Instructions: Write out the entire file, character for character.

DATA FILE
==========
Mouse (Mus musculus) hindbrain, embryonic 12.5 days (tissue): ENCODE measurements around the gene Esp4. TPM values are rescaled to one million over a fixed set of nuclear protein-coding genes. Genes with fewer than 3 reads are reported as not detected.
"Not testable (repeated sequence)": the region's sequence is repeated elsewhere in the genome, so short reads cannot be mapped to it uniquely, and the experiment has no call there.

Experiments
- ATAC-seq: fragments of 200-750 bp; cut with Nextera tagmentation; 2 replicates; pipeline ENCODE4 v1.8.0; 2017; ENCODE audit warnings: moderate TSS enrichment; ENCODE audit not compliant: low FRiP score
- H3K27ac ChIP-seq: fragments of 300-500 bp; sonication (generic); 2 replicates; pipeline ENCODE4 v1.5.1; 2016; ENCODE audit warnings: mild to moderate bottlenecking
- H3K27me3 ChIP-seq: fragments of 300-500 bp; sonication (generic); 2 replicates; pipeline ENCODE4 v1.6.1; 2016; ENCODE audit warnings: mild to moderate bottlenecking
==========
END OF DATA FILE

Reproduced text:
Mouse (Mus musculus) hindbrain, embryonic 12.5 days (tissue): ENCODE measurements around the gene Esp4. TPM values are rescaled to one million over a fixed set of nuclear protein-coding genes. Genes with fewer than 3 reads are reported as not detected.
"Not testable (repeated sequence)": the region's sequence is repeated elsewhere in the genome, so short reads cannot be mapped to it uniquely, and the experiment has no call there.

Experiments
- ATAC-seq: fragments of 200-750 bp; cut with Nextera tagmentation; 2 replicates; pipeline ENCODE4 v1.8.0; 2017; ENCODE audit warnings: moderate TSS enrichment; ENCODE audit not compliant: low FRiP score
- H3K27ac ChIP-seq: fragments of 300-500 bp; sonication (generic); 2 replicates; pipeline ENCODE4 v1.5.1; 2016; ENCODE audit warnings: mild to moderate bottlenecking
- H3K27me3 ChIP-seq: fragments of 300-500 bp; sonication (generic); 2 replicates; pipeline ENCODE4 v1.6.1; 2016; ENCODE audit warnings: mild to moderate bottlenecking